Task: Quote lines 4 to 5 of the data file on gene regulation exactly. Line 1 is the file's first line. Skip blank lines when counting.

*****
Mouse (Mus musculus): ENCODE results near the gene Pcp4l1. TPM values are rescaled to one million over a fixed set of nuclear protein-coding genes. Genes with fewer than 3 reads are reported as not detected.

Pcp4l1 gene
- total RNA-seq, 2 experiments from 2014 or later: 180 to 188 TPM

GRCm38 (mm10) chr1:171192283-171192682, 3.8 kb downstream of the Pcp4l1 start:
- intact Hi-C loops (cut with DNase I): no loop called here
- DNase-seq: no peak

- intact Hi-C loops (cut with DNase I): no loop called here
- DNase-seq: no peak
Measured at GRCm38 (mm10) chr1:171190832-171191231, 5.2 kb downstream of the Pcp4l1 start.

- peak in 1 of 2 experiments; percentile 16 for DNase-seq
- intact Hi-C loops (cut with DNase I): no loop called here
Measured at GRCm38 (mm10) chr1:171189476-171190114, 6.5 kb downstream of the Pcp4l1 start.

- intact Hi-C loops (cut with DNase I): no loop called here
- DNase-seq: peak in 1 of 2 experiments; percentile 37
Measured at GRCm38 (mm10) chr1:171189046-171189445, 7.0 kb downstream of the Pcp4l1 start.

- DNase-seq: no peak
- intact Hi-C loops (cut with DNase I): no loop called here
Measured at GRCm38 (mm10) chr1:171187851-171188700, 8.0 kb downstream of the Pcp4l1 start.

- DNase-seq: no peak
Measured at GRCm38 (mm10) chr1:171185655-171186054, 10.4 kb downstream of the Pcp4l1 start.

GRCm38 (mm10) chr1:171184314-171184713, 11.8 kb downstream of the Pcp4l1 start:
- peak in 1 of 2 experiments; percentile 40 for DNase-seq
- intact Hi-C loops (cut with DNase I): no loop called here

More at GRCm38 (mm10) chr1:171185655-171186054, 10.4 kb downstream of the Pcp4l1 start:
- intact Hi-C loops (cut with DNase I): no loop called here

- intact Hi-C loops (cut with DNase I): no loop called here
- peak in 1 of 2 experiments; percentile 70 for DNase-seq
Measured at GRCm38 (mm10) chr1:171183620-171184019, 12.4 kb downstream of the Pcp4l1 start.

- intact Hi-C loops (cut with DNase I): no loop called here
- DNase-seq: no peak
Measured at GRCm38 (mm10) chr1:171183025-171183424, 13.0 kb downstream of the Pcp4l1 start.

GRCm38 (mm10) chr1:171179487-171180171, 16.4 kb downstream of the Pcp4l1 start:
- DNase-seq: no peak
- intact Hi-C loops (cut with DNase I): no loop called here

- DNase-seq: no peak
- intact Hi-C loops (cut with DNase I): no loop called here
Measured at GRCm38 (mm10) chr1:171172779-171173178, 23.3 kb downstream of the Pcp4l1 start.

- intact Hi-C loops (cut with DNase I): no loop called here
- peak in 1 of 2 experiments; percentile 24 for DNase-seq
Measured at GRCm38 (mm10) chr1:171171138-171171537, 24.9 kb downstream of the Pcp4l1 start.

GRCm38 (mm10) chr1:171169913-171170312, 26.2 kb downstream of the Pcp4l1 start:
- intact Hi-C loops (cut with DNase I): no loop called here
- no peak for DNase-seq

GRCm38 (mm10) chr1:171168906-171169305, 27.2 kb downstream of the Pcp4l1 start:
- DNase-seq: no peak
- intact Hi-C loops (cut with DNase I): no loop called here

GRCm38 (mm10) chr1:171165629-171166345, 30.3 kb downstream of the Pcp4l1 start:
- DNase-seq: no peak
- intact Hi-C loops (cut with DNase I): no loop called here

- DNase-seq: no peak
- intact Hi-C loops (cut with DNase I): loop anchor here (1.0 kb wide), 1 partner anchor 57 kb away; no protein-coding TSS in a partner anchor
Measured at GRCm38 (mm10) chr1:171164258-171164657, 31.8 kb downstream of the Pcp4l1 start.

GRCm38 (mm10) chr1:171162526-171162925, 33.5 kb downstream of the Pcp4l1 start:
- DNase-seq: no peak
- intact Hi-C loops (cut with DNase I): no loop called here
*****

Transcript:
GRCm38 (mm10) chr1:171192283-171192682, 3.8 kb downstream of the Pcp4l1 start:
- intact Hi-C loops (cut with DNase I): no loop called here